I think getting used to being overwhelmed is a leadership skill. Several times a week a difficult situation occurs and in the first moment I don’t know what to do. It can be many things. Maybe there are too many open issues and too little time or there is a new and unexpected problem or an unfulfillable demand from a stakeholder.
What I have figured out, is that the feeling of being overwhelmed is simply that: a feeling. It has nothing to do with facts. It’s just the emotional impulse when something unexpected or overwhelming happens for which I don’t have a solution at hand. So as always: I use an algorithm for that. Continue reading “Being overwhelmed”
Dealing with negative feedback or criticism is one of the toughest challenges for people in the work place and rarely have I seen people that can handle it well. Most people get defensive, some get angry or discouraged and very few are grateful for the feedback they just received. So here are some things I do, to deal with criticism effectively. Continue reading “How to deal with criticism”
There is an excellent TED-Talk by Rory Vaden about how to multiply your time. In short it is about investing time today in a way that will save you time tomorrow. So it is about investing time for long-term results. I have always been a long-term thinker and have always acted accordingly. I always try to invest my time for long-term time-profits. It’s the same with money. You can spend money for immediate pleasure or you can invest it for future returns. And although I still think that investing time and money for a better future is a good approach, there are two problems with that. Continue reading “How to invest your time properly”
Being in a management position will always require a person to handle multiple things at once. Usually this is a source of stress. Of course there might be some difficulties with focus keeping and persistence, but after eliminating those as possible causes, there will still remain multiple issues that need to be managed. In my early years of being a manager, I compensated that with huge commitment, overtime and constantly being alert. There is an easier way though that I would like to share. Continue reading “How to manage many things at once without stress”
You’ve probably heard it all about software quality. From the ISO criteria to test driven development, code metrics and reviews to automated system tests. It all sounds nice and appealing, and it is all very suitable to incremental product development with scrum and well defined processes for an established product and with sufficient budget. When you are managing single individual projects though, there is always one ingredient that is missing in those explanations about how to reach good quality: It’s the project plan. Continue reading “Software Quality – The forgotten ingredient”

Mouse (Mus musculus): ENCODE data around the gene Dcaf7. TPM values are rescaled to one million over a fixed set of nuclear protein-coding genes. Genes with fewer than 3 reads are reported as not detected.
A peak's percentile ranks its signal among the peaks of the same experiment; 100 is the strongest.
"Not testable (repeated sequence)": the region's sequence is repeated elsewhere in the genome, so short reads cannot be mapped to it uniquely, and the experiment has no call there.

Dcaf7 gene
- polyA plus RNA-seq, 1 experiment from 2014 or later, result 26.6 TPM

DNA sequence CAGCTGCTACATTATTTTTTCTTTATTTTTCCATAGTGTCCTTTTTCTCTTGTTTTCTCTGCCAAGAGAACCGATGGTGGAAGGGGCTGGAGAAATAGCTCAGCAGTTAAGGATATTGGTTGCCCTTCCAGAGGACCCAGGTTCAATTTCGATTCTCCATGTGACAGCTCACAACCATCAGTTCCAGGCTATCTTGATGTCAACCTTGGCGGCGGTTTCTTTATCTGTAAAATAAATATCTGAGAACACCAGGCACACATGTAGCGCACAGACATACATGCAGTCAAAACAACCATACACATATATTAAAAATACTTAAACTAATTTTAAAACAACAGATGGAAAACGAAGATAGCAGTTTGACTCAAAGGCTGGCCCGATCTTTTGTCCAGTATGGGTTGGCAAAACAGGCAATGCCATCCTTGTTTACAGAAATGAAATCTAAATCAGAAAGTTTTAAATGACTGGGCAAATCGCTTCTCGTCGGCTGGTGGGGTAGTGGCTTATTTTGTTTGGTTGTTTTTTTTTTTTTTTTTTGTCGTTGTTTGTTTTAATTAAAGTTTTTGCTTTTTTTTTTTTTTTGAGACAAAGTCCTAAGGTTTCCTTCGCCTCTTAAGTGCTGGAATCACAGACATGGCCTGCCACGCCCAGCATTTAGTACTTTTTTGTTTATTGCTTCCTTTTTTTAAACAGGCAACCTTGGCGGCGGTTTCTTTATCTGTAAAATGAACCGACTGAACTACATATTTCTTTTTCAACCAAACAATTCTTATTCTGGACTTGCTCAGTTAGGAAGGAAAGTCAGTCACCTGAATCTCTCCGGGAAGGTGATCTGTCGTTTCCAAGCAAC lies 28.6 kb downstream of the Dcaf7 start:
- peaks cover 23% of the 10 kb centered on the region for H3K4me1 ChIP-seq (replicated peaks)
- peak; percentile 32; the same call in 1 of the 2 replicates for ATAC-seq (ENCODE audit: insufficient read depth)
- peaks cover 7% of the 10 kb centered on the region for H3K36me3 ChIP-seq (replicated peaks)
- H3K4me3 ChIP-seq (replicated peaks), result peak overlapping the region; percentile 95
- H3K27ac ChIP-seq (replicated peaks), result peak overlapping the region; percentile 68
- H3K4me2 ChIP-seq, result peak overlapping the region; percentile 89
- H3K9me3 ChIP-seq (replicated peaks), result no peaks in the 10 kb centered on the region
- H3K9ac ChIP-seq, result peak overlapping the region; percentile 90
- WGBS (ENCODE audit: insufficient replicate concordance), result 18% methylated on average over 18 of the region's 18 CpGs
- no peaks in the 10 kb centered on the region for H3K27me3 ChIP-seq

As Jim Collins pointed out in “Built To Last”, companies that want to be successful over a long period of time need to engineer their organization so that it consistently produces great results without the dependence on specific individuals. When I observe software developers operating in an organization, I often have the impression that they have a hard time contributing to this engineering process. This is an observation that is incomprehensible to me, because engineering an organization is like engineering a software program. Continue reading “Engineer Your Organization”
When I took over a software department several years ago and was suddenly confronted with the responsibility for a multi-million dollar budget for a really challenging project I was quite overwhelmed with the difficulty of the decisions I had to make. After lots of sleepless nights and feelings of sickness, I did what everybody would do: read 14 books about decision making. And it helped. After absorbing all that knowledge and applying and refining my decision skills over the years, I have found out, that there is a quite easy algorithm in making difficult decisions. It is an 8 step process. Continue reading “Difficult Decisions”